Okay, my concerns seem pretty silly now, she seemed totally fine with our house and was very nice. I'm sure we said some stupid things during our interview but hopefully they came off as fixably stupid. (I can't answer questions about discipline where I don't have all the variables! I need all the variables!)
We have the second homestudy in a week, then we just wait for the next step.
Our homestudy got pushed back to tomorrow because of the weather. I am trying to figure out if I can/should take the day off work tomorrow
- it's not like I will be very useful at the office, right? I keep
worrying about things in our house being potential roadblocks. My fingers are tap tap tapping and my mind is running through all possible scenarios, including fairly implausible ones, like our gutter falling off and hitting the social worker. She wouldn't want to give us kids after our house attacked her, right? WHAT IF MY HOUSE ATTACKS THE SOCIAL WORKER?
Or my dog starts humping the cat or she hates our political views or our stove ventilation isn't enough and so this house will never ever pass a homestudy. (I am actually worried about the ventilation thing - we have a gas stove and there is no exhaust fan above it in the kitchen. If this is a problem we are looking at a couple grand to install one and who knows how much time.But it's not something I can fix overnight so I just need to cross my fingers and hope it's not a problem.)
We at least have most things in place. We bought locks for chemicals and booze, got fire extinguishers, and my amazing friends came over on Sunday to help clean so my pantry no longer looks like an episode of hoarders. And as they keep reminding me, people are homestudy approved all the time that have way sketchier homes, financials and personalities.
(Yes, there are sketchier people than me. Stop looking skeptical.)
Really I think most of it goes back to that childhood fear of worrying that she won't like me. I remember in seventh grade having my two best friends hand me a note right before I got on the bus that said "We don't want to be your friend anymore." I had no warning that they were going to cut me out completely so I think I always get a little compulsive about checking that my friends aren't quietly annoyed and planning to stop returning my calls. (Which of course I then need to be careful about because nobody appreciates being constantly asked if they like me...but you like me right? You the reader? You think I'm funny and smart and you're not embarrassed to be seen with me just because I sometimes wear questionable color combinations?) And for all that having a random friend not like you can make you feel badly, *this person* has the power to change your potential family if you come off as flaky or too crazy liberal or something, (I mean, really? I don't want to adopt an infant because in my mind there is a tenuous link to coercive anti-abortion practices? Shut up, me. That answer sounds batshit. We went through some potential homestudy questions and discussed them last night. It was...interesting. A and I had some good conversation about how we ended up here and while we both are happy with it, we both recognize that I sort of made a unilateral decision. More on this at a later time.)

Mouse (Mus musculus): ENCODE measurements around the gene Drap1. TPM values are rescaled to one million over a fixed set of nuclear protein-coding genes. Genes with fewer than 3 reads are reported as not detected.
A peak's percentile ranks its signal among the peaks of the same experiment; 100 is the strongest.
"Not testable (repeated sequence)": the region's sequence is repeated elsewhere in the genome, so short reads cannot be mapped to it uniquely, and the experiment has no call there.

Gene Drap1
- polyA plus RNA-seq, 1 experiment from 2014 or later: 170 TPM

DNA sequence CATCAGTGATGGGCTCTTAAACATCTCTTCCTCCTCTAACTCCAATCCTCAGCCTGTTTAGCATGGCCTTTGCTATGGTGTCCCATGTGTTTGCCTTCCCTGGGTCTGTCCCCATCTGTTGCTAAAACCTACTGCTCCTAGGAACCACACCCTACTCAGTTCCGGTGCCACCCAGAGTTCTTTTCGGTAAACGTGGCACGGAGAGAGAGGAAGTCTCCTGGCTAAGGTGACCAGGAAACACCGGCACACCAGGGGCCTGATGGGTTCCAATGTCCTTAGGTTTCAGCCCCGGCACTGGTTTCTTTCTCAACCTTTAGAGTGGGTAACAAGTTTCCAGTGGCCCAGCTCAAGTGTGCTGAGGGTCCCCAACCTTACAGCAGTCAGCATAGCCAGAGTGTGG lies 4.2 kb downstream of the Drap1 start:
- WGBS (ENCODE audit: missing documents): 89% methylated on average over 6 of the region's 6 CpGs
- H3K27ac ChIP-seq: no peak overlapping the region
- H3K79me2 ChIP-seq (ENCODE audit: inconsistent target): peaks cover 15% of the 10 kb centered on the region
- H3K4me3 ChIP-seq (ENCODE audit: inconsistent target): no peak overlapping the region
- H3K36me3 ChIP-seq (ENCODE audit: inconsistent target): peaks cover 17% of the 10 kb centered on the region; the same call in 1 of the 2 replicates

There was a discussion over on Jezebel yesterday about the "just adopt" trope.
The process of IVF vs the process of adoption are so different - I can see how some people would find one process easier than the other. For me, adoption has been harder because of that element of feeling judged. Don't get me wrong, I totally understand the necessity of screening potential parents carefully. The hoops aren't there just to drive me batty. But it still brings up those insecurities. We had to provide six or seven people as references, then the agency sent them forms to fill out. I'm fairly certain that most of our friends think we'll be good parents, but what if I was wrong? What if one of them secretly thought - I love Io and A, but they're just not ______ enough to have kids. With IVF if I had the money nobody was question whether I was good enough to have a kid. With adoption, other people get to make that judgement. Even though our caseworker said she got all our references back and that some accompanying letters made her teary, I'm sure there was a section about our faults and weaknesses. I think it's important to consider those, I just don't like that other people are the ones naming them. We don't get to see the letters and forms from references.
This may be whiney and immature as completely irrational of me. But it still makes me feel like I am back in seventh grade territory.
Ok, so to back up a bit, since the process is a little (lot, I am a moron) slower than it seemed on Friday...
A year ago we decided that we needed to move. Our tiny house in the ghetto felt too small for even the two of us and the neighborhood was going downhill and we just needed a change. So we bought a new house, which we love. It's in the downtown area and when the weather was nice (Is winter ever going to be over? It just doesn't seem possible right now. I AM OVER THIS COLD COLD HELL.) we were biking to work every day. The new house comes with some fantastic neighbors (mostly without children) and five bedrooms. Even after using bedrooms for us, a guest room, an office and a family room we were left with an extra one. After our old house, which was a tiny bungalow, this seems an embarrassment of riches. (There is more than one bathroom people! I'm like Bill Freaking Gates! Two people can get ready for work AT THE SAME TIME.)